A CODE FOR TOMORROW
Todd Ingram Adventures, Book 2
Trade Paperback United States: $14.95 Great Britain: (GBP) £11.50 Europe: €12.95
As the war in the South Pacific heats up, Lieutenant Todd Ingram gets a new assignment to the destroyer U.S. Howell, on which he will serve as executive officer. Thrown into two epic naval battles of early World War II, the Battle of Cape Esperance and the battle of the Santa Cruz Islands, a young but already battle-weary Todd Ingram is also in the middle of a personal nightmare: his sweetheart, Army nurse Helen Durand, is trapped behind enemy lines, fighting for the resistance on Mindanao. With Soviet espionage activity hindering his rescue of Helen, Lieutenant Ingram is at an impasse. In danger of losing both the woman he loves and a war in which he had fought so valiantly, Ingram puts his life on the line for a world on the brink of destruction...
From the whispers of lovers parted by war to the explosive, harrowing naval action in the battle of Santa Cruz Islands, A Code for Tomorrow brilliantly portrays World War II and the lives it irrevocable touched... Read more»
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In A CODE FOR TOMORROW, Navy Lieutenant Todd Ingram escaped the horrors of Corregidor. Now, in San Francisco, he agonizes over Helen Durand, the Army nurse he left behind, fighting for the resistance on Mindanao. Todd Ingram is befriended by Senior Lieutenant Eduard Dezhnev, the Soviet Naval attache’ to the USSR’s consulate there. But things go badly for the U.S. Navy in the South Pacific’s Solomon Islands and Rear Admiral Raymond Spruance orders Ingram to the destroyer U.S.S.Howell as executive officer. Right back in the fighting, Ingram is caught in two of the epic naval battles off Guadalcanal: the Battle of Cape Esperance and the Battle of the Santa Cruz Islands. Amidst this, Ingram reaches for Helen but her rescue is hampered by the espionage activities of Dezhnev, a man Ingram grew to trust and admire. With the war at its apex, Todd Ingram puts his life on the line not only for the girl he loves, but for his country, and for a world so perilously close to collapse.
Critical Praise / Cover Quotes
"From its exciting beginning on board a Russian prisoner ship off the coast of San Francisco to its incredible high-action conclusion off the coast of Mindanao, this World War II novel cooks with intrigue.... This stick-to-your fingers novel is John J. Gobbell at his best."
"A Code For Tomorrow is big and fast as a Fletcher class destroyer and the story races along with pace and power...a thrilling read."
"...the sea action is thoroughly convincing."
This is the follow-up to Gobbell’s well-received THE LAST LIEUTENANT (1995). This time Gobbell tracks young naval officer Todd Ingram, a Corregidor escapee, through more World War II action afloat in the Pacific , ashore in the Philippines, and through the hallowed halls of military high command.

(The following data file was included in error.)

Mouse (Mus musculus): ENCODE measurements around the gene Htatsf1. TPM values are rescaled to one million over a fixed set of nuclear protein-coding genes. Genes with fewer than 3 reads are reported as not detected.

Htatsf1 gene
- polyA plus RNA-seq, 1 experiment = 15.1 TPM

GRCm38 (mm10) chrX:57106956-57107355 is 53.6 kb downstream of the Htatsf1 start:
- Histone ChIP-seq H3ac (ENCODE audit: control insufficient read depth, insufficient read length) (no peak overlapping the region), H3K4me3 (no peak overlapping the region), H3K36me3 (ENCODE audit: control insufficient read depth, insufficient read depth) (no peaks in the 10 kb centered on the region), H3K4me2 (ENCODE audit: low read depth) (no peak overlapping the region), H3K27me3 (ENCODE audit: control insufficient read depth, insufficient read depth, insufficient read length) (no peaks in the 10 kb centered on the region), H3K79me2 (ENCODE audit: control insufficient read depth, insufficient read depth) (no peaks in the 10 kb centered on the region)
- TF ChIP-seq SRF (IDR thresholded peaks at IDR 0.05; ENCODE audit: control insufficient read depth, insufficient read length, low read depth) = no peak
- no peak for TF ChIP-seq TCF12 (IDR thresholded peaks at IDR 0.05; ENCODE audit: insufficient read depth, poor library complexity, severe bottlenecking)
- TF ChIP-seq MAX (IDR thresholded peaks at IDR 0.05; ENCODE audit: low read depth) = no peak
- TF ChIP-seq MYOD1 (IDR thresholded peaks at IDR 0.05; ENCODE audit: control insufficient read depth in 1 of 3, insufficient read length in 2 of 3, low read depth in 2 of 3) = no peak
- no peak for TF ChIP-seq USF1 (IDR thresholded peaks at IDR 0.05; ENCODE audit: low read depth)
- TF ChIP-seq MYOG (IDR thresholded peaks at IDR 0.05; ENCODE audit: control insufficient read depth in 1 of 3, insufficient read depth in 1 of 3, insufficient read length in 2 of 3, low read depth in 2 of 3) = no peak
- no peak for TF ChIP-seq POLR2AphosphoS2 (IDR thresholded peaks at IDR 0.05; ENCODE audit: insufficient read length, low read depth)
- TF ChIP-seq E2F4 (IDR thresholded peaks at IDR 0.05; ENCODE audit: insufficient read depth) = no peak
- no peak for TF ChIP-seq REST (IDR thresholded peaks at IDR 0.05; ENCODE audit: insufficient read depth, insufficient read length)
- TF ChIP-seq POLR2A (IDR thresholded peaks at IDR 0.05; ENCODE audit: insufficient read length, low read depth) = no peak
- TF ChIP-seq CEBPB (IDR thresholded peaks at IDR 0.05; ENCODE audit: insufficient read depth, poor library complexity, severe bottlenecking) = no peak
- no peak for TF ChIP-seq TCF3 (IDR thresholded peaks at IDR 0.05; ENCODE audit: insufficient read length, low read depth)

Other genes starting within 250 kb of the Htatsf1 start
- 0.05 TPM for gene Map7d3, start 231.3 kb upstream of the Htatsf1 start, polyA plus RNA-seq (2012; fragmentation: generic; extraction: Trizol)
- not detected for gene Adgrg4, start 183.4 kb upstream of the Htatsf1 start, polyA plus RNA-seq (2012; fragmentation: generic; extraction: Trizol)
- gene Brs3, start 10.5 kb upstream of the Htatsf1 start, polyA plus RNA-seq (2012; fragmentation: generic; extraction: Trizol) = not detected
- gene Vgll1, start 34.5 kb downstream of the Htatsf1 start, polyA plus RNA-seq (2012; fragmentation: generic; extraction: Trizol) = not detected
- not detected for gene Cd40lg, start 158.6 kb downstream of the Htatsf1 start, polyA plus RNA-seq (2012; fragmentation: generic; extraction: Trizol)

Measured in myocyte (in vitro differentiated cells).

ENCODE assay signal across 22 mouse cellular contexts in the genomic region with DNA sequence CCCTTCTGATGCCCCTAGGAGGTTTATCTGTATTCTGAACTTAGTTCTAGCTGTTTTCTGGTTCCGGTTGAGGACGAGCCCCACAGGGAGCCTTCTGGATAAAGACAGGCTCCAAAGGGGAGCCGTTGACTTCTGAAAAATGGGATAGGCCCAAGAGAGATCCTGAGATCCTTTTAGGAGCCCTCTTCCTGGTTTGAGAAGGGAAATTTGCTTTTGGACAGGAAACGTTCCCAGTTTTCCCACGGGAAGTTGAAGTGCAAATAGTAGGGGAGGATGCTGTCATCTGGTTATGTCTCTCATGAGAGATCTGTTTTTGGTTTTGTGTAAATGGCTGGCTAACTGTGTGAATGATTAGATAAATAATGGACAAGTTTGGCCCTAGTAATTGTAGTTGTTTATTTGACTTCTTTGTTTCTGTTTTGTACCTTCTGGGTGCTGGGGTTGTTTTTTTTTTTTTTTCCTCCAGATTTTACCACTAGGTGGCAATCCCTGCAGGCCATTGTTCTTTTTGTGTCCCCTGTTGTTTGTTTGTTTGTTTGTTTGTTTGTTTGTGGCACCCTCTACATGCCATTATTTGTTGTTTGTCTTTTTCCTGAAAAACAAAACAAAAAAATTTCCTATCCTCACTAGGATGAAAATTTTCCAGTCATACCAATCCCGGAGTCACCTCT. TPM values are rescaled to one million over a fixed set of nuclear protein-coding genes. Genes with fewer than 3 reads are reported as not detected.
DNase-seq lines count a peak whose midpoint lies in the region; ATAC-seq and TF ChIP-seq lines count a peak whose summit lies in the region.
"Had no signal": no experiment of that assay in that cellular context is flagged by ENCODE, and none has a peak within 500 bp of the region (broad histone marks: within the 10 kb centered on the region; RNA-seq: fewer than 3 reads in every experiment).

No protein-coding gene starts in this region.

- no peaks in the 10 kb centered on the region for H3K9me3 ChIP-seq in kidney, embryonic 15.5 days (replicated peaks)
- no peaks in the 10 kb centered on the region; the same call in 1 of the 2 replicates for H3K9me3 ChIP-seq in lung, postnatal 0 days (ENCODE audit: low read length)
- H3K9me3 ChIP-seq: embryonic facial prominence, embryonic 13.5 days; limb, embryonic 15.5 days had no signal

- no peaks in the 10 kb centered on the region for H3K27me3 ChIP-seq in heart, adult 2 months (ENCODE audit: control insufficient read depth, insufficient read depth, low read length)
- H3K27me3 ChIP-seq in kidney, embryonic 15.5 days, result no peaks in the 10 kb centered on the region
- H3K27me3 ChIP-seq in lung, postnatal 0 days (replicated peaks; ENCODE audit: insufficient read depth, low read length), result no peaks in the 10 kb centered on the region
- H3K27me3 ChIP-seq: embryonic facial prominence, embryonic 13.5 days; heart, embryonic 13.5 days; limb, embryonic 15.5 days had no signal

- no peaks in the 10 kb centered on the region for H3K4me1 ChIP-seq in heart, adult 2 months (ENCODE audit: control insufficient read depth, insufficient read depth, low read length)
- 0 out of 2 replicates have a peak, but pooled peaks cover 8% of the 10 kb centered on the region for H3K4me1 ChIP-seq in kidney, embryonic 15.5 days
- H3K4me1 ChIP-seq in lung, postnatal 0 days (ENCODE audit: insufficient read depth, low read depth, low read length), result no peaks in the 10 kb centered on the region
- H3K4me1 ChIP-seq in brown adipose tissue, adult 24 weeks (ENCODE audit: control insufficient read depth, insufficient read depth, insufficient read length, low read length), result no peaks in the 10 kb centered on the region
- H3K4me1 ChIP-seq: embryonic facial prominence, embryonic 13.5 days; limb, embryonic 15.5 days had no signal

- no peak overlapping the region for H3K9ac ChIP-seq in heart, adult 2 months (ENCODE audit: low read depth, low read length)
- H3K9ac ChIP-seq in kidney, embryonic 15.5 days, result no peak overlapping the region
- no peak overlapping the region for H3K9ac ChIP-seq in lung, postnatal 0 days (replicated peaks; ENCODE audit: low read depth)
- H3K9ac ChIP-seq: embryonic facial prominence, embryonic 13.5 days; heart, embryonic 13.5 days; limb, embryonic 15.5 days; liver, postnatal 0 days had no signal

It is still early in the war, and despite the promise of easy duty, Ingram is quickly sent back to help fight the Japanese navy in places few Americans knew existed prior to Pearl Harbor. Ingram is also anxious to get back to the Philippines where Helen Durand, his army-nurse sweetheart, is working with a resistance force behind enemy lines.
Gobbell, himself a young naval officer, combines painstaking research and solid storytelling to produce a highly readable military adventure. The novel ends in 1943, leaving fans anxious for the next installment of Ingram’s wartime exploits.
...the sea action is thoroughly convincing.
USS Tingey (DD 539), a typical Fletcher class destroyer, re-fuels at Midway Island in 1962. USS Watts (DD 567) is inboard. (Photo by John Samuelson)
Near the top of Divisidero Street in San Francisco, this building was the Soviet Consulate in World War II. After the war, the Soviets were evicted because they would not allow a U.S. consulate in Vladivostok. (Photo by Richard Heilman)
This was the Soviet's view San Francisco Bay when they stood in front of their consulate near the top of Divisidero Street.
Lavrenti Beria, in a latter 1930s photos as he vacationed with Josef Stalin on the Black Sea. Beria was one of the most dangerous people in the world. Stalin had just promoted him to Commissar of State Security, NKVD Narodnyi Kommissariat Vnutrennikh Del (which later became the KGB). Notice Beria's boss in the background. Stalin's daughter, Svetlana, sits in Beria's lap.
Destroyer USS Smith (DD 378) after the Battle of the St. Cruz Islands. Note damage after Japanese divebomber crashed on foredeck.
Another view of the carrier Hornet, now mortally wounded, lying dead in the water. The Destroyer USS Russell (DD 414) lays under her starboard bow taking off her pilots and crew.
The US Navy sustained enormous losses, including the sinking of the fleet carriers Wasp and Hornet, to ensure Marines like these, could take Guadalcanal
An early photo of the drawing room of the Pope Suite in the Saint Francis Hotel (Courtesy St. Francis Hotel)
Mid-1930's photo of the Soviet Slave ship Dzhurma, one of six used to carry Soviet prisoners to the arctic for forced labor from which many did not return. 6908 tons, 402 feet length, 58 foot beam, three decks; One triple expansion steam engine delivers 10.5 knots top speed.